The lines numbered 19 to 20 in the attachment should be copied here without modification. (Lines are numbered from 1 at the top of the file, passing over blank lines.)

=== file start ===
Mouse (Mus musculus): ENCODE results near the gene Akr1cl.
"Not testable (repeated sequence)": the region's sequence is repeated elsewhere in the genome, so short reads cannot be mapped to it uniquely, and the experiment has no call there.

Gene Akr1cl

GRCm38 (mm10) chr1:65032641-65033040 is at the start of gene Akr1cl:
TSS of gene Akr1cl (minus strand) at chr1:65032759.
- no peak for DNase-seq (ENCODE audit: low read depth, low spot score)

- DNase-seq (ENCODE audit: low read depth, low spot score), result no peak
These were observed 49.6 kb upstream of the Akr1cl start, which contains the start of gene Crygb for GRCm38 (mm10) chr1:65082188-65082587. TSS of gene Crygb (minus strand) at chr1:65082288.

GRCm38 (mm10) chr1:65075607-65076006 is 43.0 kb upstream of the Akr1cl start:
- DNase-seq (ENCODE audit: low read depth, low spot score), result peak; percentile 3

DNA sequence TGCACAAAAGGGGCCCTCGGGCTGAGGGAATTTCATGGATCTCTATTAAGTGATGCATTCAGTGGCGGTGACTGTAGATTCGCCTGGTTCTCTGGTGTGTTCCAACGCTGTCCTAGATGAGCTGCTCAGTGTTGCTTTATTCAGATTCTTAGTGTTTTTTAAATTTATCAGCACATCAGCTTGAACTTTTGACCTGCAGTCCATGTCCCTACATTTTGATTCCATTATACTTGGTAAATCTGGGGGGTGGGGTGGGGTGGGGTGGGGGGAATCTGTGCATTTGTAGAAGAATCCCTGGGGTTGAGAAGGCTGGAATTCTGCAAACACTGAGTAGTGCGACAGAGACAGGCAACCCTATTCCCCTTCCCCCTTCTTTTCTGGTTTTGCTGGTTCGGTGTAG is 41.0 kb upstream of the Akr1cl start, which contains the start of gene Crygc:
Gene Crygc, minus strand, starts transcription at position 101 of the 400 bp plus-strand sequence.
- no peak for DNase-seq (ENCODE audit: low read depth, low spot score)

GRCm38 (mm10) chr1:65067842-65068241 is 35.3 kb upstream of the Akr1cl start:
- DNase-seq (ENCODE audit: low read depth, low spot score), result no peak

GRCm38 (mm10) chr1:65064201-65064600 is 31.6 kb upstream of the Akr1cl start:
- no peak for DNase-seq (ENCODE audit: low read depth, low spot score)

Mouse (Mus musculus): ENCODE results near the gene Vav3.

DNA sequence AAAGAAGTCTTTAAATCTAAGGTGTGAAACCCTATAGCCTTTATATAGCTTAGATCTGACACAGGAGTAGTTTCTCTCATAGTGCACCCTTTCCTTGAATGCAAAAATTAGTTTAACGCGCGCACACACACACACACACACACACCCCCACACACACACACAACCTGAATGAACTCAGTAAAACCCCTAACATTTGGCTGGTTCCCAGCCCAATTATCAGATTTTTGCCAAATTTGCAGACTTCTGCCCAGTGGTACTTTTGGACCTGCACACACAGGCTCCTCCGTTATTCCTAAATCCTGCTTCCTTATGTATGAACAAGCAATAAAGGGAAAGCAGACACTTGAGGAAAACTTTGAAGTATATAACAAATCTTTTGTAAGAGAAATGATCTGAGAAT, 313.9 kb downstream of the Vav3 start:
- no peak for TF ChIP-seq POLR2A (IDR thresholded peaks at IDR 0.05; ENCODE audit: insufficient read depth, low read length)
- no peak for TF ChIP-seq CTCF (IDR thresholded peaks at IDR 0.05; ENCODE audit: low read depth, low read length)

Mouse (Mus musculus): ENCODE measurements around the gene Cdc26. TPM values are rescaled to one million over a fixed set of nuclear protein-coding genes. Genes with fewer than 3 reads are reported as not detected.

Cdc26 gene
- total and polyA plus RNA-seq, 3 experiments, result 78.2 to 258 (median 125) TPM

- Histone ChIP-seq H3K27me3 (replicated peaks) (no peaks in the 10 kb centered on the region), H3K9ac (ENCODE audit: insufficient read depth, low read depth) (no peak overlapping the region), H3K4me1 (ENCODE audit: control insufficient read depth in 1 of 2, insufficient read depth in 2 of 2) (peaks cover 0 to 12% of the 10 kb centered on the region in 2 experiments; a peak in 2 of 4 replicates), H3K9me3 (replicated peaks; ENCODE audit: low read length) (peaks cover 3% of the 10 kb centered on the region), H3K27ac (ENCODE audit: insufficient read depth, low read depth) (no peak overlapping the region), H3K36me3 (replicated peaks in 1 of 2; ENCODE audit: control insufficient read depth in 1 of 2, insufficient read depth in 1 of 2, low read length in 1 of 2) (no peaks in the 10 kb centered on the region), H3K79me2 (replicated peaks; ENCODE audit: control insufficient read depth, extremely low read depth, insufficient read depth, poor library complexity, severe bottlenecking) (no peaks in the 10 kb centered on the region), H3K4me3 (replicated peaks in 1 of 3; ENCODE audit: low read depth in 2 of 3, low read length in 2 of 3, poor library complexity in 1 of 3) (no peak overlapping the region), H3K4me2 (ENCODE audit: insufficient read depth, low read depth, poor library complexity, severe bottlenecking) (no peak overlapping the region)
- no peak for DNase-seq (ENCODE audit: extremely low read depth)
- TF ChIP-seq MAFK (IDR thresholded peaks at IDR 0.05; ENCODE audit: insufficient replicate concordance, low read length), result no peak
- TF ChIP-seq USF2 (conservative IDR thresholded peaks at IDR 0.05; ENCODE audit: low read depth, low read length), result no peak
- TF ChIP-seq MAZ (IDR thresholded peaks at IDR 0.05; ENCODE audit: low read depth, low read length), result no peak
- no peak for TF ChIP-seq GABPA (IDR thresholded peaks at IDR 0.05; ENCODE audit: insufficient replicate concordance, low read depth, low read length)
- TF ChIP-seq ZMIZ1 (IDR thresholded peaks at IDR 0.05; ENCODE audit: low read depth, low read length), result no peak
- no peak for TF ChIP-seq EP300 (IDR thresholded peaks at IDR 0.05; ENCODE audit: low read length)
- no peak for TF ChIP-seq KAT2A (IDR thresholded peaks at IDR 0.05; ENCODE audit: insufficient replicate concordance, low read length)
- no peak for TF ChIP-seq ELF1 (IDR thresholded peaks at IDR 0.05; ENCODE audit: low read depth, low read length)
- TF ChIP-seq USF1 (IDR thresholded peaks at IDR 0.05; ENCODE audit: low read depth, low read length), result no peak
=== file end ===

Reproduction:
DNA sequence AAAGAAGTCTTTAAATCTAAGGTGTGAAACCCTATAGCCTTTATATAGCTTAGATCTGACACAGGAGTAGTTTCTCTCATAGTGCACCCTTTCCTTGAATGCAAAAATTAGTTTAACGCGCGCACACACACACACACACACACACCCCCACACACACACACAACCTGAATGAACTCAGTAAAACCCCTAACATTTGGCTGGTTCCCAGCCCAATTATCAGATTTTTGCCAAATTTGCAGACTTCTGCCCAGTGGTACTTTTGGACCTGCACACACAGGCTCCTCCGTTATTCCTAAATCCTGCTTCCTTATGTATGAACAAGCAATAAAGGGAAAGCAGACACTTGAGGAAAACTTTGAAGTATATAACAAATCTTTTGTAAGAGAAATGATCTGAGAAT, 313.9 kb downstream of the Vav3 start:
- no peak for TF ChIP-seq POLR2A (IDR thresholded peaks at IDR 0.05; ENCODE audit: insufficient read depth, low read length)